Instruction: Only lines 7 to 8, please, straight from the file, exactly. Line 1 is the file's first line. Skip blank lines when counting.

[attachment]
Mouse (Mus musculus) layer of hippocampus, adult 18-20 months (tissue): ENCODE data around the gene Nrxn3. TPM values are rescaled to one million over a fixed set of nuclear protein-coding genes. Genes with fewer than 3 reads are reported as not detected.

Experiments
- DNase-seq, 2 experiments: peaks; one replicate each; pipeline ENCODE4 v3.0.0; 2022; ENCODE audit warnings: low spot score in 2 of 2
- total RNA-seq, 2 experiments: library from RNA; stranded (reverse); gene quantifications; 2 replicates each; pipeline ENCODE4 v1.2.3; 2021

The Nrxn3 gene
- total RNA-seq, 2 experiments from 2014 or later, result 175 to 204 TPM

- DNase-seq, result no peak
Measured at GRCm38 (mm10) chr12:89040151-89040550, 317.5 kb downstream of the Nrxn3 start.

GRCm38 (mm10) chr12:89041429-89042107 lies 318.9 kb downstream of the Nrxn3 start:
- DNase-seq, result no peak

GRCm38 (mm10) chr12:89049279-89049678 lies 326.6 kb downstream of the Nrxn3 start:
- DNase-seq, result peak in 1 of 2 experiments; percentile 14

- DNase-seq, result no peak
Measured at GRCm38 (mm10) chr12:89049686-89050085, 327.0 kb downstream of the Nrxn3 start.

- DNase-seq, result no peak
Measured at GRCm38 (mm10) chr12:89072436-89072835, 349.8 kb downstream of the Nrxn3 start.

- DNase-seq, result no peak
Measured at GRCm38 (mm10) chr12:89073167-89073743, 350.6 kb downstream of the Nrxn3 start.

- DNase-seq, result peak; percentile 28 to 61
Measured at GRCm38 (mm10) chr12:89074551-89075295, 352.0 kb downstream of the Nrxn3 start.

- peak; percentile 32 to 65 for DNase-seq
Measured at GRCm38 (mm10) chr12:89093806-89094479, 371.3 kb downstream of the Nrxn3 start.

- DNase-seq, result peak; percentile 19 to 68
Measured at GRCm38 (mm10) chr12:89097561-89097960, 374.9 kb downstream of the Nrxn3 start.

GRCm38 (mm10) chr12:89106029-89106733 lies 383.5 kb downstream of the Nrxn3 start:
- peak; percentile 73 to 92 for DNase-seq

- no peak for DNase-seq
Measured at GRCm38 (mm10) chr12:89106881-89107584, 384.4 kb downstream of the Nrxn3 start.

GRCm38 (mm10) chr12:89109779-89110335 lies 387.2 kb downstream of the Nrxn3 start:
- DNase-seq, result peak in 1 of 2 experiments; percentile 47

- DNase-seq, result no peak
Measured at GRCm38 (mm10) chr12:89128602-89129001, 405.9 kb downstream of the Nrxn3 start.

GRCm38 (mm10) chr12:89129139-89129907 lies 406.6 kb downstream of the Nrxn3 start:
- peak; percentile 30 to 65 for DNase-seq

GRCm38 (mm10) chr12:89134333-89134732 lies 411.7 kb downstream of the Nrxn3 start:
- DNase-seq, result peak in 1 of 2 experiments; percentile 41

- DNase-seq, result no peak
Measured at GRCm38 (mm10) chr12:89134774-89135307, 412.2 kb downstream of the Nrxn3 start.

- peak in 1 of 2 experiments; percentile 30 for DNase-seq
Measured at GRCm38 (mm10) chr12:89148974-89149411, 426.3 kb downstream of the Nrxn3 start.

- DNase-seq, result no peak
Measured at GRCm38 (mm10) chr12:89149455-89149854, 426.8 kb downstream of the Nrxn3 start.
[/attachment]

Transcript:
- DNase-seq, result no peak
Measured at GRCm38 (mm10) chr12:89040151-89040550, 317.5 kb downstream of the Nrxn3 start.